/images/TDUpdate2.gif/images/southwire_100x70.jpgService Drop Cables with SCRAMessenger Keep - 2005ServiceDropCableswithSCRAMessengerKeepJan2005.htmService Drop Cables with a SCRAMessenger Keep Squirrels at Bay. Our bushy-tailed friends have an appetite for aluminum, but turn up their noses at copper.
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Service Drop Cables with SCRAMessenger Keep - 2005

Service Drop Cables with a SCRAMessenger Keep Squirrels at Bay. Our bushy-tailed friends have an appetite for aluminum, but turn up their noses at copper.

 Squirrels can be seen as cute, frisky little creatures - or as a royal pain in the neck. It all depends on your perspective. For energy companies, squirrels tend to fall in the second category. Squirrels, equipped with two pairs of sharp incisors that grow continually, need to gnaw on things to keep their teeth short - and that can mean significant damage to overhead service entrance installations in some parts of the country. When a major utility company in the Carolinas saw rising problems from gnawing squirrels, Southwire provided a solution.

Problem: squirrels have a taste for aluminum

"It turns out that aluminum wire has an attractive consistency for gnawing," says Stephen Spruell, Southwire Senior Product Engineer. "And the bare aluminum neutrals on overhead service drop cables are a convenient target. We've seen this gnawing problem primarily on service drop cables in areas that are heavily wooded."

Squirrels don't seem to bother energized phase conductors, but there have been situations where the aluminum in a bare ACSR neutral was totally gnawed away, leaving nothing but the steel core. In some cases, squirrels chewed through a brand-new cable neutral in a few weeks. When system grounding is compromised, the results can be unstable voltages at the service and potentially unsafe conditions. The problem shows up primarily in older residential areas where mature trees surround the service drop cables, and speculation is that as urban development reduces squirrel habitat, they are concentrating in the remaining trees.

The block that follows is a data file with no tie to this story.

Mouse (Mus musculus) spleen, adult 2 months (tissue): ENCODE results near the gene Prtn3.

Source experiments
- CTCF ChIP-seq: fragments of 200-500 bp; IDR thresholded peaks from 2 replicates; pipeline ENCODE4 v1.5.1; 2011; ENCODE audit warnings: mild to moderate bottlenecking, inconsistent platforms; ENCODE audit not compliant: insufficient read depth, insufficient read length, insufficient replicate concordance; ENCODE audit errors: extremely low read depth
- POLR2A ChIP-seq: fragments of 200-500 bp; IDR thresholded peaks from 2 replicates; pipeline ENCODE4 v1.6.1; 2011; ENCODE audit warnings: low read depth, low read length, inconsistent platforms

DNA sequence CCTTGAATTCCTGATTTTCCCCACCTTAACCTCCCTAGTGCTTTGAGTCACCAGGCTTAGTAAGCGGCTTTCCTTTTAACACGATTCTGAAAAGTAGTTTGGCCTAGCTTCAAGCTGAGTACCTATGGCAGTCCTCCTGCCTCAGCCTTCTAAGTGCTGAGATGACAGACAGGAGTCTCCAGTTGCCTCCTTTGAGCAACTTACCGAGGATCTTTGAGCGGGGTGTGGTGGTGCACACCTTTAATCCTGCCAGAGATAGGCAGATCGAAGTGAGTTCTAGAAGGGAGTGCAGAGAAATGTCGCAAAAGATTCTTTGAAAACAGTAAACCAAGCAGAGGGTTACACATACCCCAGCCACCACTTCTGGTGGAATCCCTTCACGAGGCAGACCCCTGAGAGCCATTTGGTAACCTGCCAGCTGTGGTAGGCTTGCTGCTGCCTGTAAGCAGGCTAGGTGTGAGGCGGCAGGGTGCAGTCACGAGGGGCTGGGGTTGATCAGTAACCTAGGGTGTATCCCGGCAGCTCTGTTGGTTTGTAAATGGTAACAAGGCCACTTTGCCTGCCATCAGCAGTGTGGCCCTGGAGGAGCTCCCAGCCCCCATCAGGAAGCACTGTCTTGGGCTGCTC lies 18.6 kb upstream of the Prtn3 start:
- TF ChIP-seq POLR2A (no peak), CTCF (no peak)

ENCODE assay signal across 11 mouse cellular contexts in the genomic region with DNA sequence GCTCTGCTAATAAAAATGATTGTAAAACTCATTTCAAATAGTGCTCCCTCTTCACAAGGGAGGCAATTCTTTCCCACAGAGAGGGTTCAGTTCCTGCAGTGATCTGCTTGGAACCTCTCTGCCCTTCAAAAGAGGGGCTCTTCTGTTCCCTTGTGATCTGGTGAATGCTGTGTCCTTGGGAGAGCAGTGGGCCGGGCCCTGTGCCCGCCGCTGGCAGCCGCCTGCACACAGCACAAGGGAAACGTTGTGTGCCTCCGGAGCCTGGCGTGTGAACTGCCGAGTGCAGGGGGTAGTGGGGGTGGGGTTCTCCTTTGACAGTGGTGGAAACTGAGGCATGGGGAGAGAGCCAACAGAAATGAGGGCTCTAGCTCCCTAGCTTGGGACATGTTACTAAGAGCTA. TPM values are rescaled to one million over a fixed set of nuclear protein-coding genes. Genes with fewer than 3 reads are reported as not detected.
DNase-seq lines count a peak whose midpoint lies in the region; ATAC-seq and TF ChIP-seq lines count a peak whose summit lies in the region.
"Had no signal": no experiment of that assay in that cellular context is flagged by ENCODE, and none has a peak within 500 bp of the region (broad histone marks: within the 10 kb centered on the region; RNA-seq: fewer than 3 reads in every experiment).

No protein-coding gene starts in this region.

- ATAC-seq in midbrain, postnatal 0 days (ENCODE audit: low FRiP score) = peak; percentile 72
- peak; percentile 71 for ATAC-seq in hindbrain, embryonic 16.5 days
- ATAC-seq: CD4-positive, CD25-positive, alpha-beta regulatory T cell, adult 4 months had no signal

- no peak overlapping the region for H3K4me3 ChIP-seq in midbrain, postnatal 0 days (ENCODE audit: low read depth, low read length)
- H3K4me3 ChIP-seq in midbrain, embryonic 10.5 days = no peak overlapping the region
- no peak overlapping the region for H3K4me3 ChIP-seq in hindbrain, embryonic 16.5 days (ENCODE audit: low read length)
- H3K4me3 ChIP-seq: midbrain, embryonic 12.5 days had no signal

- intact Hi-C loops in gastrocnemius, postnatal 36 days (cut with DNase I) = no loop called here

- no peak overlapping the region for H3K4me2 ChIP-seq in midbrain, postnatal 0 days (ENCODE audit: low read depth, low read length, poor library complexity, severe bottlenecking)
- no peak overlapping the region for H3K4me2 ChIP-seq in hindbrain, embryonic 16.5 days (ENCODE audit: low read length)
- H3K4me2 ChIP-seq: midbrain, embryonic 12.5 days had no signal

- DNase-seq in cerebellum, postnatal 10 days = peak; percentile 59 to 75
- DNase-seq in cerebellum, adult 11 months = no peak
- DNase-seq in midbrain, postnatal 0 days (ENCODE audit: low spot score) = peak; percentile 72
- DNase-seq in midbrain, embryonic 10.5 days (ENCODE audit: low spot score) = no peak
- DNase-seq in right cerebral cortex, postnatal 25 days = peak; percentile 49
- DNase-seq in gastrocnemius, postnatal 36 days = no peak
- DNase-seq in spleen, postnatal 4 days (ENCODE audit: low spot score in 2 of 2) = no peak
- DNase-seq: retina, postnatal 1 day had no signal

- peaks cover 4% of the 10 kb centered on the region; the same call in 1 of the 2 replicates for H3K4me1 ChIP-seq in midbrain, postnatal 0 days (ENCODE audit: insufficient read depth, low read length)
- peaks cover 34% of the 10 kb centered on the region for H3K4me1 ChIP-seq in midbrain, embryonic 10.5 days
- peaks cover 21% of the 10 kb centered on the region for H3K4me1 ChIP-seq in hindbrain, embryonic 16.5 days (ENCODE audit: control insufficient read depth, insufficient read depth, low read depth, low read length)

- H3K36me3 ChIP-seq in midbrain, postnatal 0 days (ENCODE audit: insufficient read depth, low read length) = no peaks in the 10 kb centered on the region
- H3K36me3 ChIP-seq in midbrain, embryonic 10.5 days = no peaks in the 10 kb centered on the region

Southwire study points to a unique solution

Responding to the customer need, Southwire conducted a year-long field study followed up by testing at an independent research laboratory licensed to do animal research. Results pointed to Southwire's SCRAMessenger (Southwire Copper Rodent Averse Messenger) copper neutral as the alternative. "Testing showed squirrels just don't like the harder surface and non-abrasiveness of our SCRAMessenger copper," says Spruell. "We have installations that have been in place for over a year without any sign that the SCRAMessenger has been touched by squirrels."

The innovative squirrel-resistant service drop, called SquirrelShieldTM, is constructed like a standard service drop cable, but uses a bare, hard-drawn SCRAMessenger copper neutral. The conductivity of copper allows a slightly smaller neutral, but there is no difference in installation or allowable span. Southwire's hard-drawn copper provides tensile strength to support the cable without a steel core.

SquirrelShield comes in a range of common service entrance sizes

SquirrelShield service drops come with phase conductors from #4 AWG to 4/0. Cost-saving reduced-neutral designs are available with phase conductor sizes down to #2 AWG. Insulation can be either polyethylene (PE) or cross-linked polyethylene (XLPE), which is tougher and allows higher emergency operating temperatures.

"There really isn't a standard service drop cable offering on the market that addresses the issue of squirrel damage," Spruell says. "Now a solution is available. With SquirrelShield in production, we expect that more people will take action on a serious problem that has left their customers at risk."